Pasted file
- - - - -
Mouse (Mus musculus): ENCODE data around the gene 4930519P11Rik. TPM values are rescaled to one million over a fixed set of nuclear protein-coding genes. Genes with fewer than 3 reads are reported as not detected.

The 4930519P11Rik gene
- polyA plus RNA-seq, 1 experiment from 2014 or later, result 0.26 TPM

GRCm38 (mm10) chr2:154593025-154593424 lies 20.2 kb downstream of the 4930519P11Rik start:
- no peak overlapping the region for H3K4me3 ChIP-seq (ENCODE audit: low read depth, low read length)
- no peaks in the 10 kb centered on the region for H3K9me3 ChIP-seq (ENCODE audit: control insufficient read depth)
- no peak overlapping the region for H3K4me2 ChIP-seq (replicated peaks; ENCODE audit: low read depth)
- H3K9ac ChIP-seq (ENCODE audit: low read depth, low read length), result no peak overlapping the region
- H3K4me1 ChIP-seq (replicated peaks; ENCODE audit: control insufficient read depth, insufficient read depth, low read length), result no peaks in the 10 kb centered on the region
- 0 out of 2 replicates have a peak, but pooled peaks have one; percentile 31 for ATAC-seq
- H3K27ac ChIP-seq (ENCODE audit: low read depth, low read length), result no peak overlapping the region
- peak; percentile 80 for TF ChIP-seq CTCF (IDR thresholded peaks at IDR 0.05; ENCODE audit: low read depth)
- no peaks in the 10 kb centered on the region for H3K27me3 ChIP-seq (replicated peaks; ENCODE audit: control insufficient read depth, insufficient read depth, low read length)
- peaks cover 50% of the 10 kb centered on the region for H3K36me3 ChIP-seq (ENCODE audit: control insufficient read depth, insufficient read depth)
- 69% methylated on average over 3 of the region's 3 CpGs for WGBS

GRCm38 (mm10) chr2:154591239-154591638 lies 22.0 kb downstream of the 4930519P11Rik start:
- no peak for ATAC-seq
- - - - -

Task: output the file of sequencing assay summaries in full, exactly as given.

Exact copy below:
Mouse (Mus musculus): ENCODE data around the gene 4930519P11Rik. TPM values are rescaled to one million over a fixed set of nuclear protein-coding genes. Genes with fewer than 3 reads are reported as not detected.

The 4930519P11Rik gene
- polyA plus RNA-seq, 1 experiment from 2014 or later, result 0.26 TPM

GRCm38 (mm10) chr2:154593025-154593424 lies 20.2 kb downstream of the 4930519P11Rik start:
- no peak overlapping the region for H3K4me3 ChIP-seq (ENCODE audit: low read depth, low read length)
- no peaks in the 10 kb centered on the region for H3K9me3 ChIP-seq (ENCODE audit: control insufficient read depth)
- no peak overlapping the region for H3K4me2 ChIP-seq (replicated peaks; ENCODE audit: low read depth)
- H3K9ac ChIP-seq (ENCODE audit: low read depth, low read length), result no peak overlapping the region
- H3K4me1 ChIP-seq (replicated peaks; ENCODE audit: control insufficient read depth, insufficient read depth, low read length), result no peaks in the 10 kb centered on the region
- 0 out of 2 replicates have a peak, but pooled peaks have one; percentile 31 for ATAC-seq
- H3K27ac ChIP-seq (ENCODE audit: low read depth, low read length), result no peak overlapping the region
- peak; percentile 80 for TF ChIP-seq CTCF (IDR thresholded peaks at IDR 0.05; ENCODE audit: low read depth)
- no peaks in the 10 kb centered on the region for H3K27me3 ChIP-seq (replicated peaks; ENCODE audit: control insufficient read depth, insufficient read depth, low read length)
- peaks cover 50% of the 10 kb centered on the region for H3K36me3 ChIP-seq (ENCODE audit: control insufficient read depth, insufficient read depth)
- 69% methylated on average over 3 of the region's 3 CpGs for WGBS

GRCm38 (mm10) chr2:154591239-154591638 lies 22.0 kb downstream of the 4930519P11Rik start:
- no peak for ATAC-seq